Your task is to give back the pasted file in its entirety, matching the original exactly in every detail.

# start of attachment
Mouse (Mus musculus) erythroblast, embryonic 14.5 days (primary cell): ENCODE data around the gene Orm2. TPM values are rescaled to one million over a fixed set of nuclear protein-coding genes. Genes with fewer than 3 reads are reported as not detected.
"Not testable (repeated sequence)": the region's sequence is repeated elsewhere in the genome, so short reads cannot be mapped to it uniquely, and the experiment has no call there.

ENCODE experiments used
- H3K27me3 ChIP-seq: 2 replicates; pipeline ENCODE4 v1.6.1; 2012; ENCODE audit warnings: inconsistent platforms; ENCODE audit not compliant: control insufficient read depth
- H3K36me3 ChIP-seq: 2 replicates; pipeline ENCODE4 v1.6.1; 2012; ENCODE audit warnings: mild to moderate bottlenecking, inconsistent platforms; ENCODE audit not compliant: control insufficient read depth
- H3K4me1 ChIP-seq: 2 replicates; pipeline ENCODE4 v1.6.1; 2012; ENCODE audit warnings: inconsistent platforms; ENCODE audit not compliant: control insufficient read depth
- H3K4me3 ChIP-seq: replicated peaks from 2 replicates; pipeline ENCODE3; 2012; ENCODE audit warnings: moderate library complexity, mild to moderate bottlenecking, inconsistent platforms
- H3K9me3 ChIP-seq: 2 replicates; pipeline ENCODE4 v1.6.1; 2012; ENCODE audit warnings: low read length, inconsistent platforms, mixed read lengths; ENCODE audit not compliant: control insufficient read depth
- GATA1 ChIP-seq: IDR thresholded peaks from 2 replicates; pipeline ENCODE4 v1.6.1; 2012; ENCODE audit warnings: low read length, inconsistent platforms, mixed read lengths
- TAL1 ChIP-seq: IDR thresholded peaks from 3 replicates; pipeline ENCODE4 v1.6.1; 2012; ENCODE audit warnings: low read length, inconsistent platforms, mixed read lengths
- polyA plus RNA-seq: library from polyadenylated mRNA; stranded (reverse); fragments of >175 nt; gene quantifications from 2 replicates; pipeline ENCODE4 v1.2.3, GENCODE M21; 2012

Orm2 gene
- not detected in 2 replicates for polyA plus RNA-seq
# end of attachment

Mouse (Mus musculus) erythroblast, embryonic 14.5 days (primary cell): ENCODE data around the gene Orm2. TPM values are rescaled to one million over a fixed set of nuclear protein-coding genes. Genes with fewer than 3 reads are reported as not detected.
"Not testable (repeated sequence)": the region's sequence is repeated elsewhere in the genome, so short reads cannot be mapped to it uniquely, and the experiment has no call there.

ENCODE experiments used
- H3K27me3 ChIP-seq: 2 replicates; pipeline ENCODE4 v1.6.1; 2012; ENCODE audit warnings: inconsistent platforms; ENCODE audit not compliant: control insufficient read depth
- H3K36me3 ChIP-seq: 2 replicates; pipeline ENCODE4 v1.6.1; 2012; ENCODE audit warnings: mild to moderate bottlenecking, inconsistent platforms; ENCODE audit not compliant: control insufficient read depth
- H3K4me1 ChIP-seq: 2 replicates; pipeline ENCODE4 v1.6.1; 2012; ENCODE audit warnings: inconsistent platforms; ENCODE audit not compliant: control insufficient read depth
- H3K4me3 ChIP-seq: replicated peaks from 2 replicates; pipeline ENCODE3; 2012; ENCODE audit warnings: moderate library complexity, mild to moderate bottlenecking, inconsistent platforms
- H3K9me3 ChIP-seq: 2 replicates; pipeline ENCODE4 v1.6.1; 2012; ENCODE audit warnings: low read length, inconsistent platforms, mixed read lengths; ENCODE audit not compliant: control insufficient read depth
- GATA1 ChIP-seq: IDR thresholded peaks from 2 replicates; pipeline ENCODE4 v1.6.1; 2012; ENCODE audit warnings: low read length, inconsistent platforms, mixed read lengths
- TAL1 ChIP-seq: IDR thresholded peaks from 3 replicates; pipeline ENCODE4 v1.6.1; 2012; ENCODE audit warnings: low read length, inconsistent platforms, mixed read lengths
- polyA plus RNA-seq: library from polyadenylated mRNA; stranded (reverse); fragments of >175 nt; gene quantifications from 2 replicates; pipeline ENCODE4 v1.2.3, GENCODE M21; 2012

Orm2 gene
- not detected in 2 replicates for polyA plus RNA-seq